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Understanding Fukushima, Part 2: The Earthquake and The Tsunami—The Perfect Storm

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This is the second post in a four-part series on the Fukushima disaster and the science behind what happened. Click here to read Part 1: How a Nuclear Plant Works.

Google Satellite Image of Fukushima-Daiichi

The 9.0 magnitude Tohoku-Oki earthquake that struck roughly 80 miles off the east coast of Japan on March 11, 2011 was a big one—the fourth largest earthquake ever recorded. A quake’s magnitude is determined by a few factors, including the area of the fault (the crack in the earth’s crust) that is broken by the quake, the fault slip (the distance that rock slides along a fault surface after it breaks), how rigid the rocks are near the fault, and the depth of the fault slip.

Tohoku-Oki Earthquake Epicenter

With the Tohoku earthquake, much of the fault slip happened at an unusually shallow point in the Earth’s crust. “In most earthquakes, the greatest slip tends to occur deeper, but here the earthquake started to slip more as it propagated toward the earth surface,” explained Heather Savage, Research Professor in Seismology, Geology, and Tectonophysics at the Lamont-Doherty Earth Observatory. “There was potentially around 50 meters of slip along the fault up to the sea floor.” The slip grew as the rupture approached the surface, causing more surface deformation.

When the rupture thrust up the sea floor, it prompted the tsunami; the motion of the floor displaced the overlying water, instigating the wave. “The upward motion does not need to be great for a significant tsunami to form,” Savage said.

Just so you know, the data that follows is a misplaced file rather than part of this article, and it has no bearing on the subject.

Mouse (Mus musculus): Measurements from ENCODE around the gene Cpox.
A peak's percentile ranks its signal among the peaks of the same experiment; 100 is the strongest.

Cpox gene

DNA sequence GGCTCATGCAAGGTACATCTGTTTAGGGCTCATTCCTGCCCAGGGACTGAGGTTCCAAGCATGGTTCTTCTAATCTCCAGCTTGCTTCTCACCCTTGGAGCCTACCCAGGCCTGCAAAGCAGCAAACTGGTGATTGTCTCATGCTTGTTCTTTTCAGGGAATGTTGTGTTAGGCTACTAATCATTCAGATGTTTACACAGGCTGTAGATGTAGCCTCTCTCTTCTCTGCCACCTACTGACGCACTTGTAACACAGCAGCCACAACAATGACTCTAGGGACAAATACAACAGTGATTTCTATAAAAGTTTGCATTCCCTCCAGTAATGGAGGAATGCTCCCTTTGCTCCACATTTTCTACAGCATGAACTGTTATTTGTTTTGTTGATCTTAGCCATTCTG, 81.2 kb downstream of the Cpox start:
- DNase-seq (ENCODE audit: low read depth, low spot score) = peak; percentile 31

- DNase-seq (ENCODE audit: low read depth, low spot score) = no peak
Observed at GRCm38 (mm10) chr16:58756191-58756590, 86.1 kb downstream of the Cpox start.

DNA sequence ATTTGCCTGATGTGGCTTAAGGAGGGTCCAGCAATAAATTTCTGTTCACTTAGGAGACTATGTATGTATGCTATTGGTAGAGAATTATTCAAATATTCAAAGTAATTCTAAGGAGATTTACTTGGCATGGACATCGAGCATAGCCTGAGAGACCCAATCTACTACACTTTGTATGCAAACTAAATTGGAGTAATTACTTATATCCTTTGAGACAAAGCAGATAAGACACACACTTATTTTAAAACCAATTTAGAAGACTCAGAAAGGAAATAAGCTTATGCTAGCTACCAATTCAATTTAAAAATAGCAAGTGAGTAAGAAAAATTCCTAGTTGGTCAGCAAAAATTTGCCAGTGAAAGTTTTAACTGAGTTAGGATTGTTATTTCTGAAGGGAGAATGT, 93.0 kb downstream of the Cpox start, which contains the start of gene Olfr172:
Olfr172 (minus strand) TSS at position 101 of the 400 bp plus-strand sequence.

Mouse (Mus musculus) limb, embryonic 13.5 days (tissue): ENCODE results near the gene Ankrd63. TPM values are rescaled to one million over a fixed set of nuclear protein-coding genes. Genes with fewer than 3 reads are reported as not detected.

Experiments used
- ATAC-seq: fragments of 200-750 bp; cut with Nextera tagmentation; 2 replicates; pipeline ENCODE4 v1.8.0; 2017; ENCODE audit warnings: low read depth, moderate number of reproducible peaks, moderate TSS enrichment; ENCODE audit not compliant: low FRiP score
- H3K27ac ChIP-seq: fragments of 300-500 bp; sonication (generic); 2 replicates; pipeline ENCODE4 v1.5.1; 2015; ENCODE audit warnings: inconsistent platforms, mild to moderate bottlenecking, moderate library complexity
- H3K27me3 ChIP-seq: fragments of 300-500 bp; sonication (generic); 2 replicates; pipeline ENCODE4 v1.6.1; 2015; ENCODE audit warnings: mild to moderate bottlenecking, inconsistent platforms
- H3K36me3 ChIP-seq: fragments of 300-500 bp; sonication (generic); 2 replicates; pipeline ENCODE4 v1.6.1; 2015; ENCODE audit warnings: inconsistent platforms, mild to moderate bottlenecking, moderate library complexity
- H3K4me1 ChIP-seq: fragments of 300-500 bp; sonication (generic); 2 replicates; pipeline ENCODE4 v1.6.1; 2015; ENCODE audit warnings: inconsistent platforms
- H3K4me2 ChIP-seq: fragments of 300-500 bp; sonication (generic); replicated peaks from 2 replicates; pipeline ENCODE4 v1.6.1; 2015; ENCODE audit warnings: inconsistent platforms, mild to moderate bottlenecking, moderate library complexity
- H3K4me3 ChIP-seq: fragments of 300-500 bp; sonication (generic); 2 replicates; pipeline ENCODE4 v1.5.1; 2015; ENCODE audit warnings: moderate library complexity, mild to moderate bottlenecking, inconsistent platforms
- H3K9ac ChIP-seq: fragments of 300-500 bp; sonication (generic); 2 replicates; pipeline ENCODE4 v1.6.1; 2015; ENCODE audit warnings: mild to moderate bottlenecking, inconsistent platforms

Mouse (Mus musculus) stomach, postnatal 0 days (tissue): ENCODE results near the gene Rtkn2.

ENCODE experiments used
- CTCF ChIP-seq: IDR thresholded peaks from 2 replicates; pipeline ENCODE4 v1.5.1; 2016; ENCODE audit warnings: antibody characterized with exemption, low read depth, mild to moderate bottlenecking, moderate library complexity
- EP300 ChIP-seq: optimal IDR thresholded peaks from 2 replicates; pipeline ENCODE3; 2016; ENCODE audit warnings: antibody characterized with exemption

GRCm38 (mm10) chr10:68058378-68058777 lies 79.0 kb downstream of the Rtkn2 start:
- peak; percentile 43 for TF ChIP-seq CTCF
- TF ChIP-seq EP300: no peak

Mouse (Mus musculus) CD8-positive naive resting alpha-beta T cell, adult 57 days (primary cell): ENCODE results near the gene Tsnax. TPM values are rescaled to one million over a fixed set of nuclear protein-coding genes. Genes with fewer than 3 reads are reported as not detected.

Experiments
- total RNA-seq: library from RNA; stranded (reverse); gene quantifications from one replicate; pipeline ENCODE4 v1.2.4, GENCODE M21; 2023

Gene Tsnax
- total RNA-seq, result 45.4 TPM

One possible reason for the unusual amount of slippage: low friction at the fault. In a trio of papers published in Science magazine in December 2013, scientists reported that friction on the fault was remarkably low during the Tohoku earthquake. “The Tohoku fault is more slippery than anyone expected,” Emily Brodsky, a geophysicist at the University of California, Santa Cruz, and coauthor of the three papers, said in a statement. An abundance of weak, slippery clay material in the fault zone may account for the low friction, which can facilitate a greater slip.

Incidentally, the Tohoku fault, which exists at a “subduction zone” (where the Pacific plate dives beneath the Eurasian plate), is also very thin. The fault was less than five meters thick where it was measured, making it potentially the thinnest plate boundary on earth. (California’s San Andreas fault, by contrast, is several kilometers thick in places.) The thinness of the Tohoku fault may have contributed to the earthquake’s intensity, and suggests that other subduction zones in the northwest Pacific Ocean, where this type of clay is present, are capable of generating similarly large earthquakes.

Click here to read Part 3: Meltdown and Clean up.


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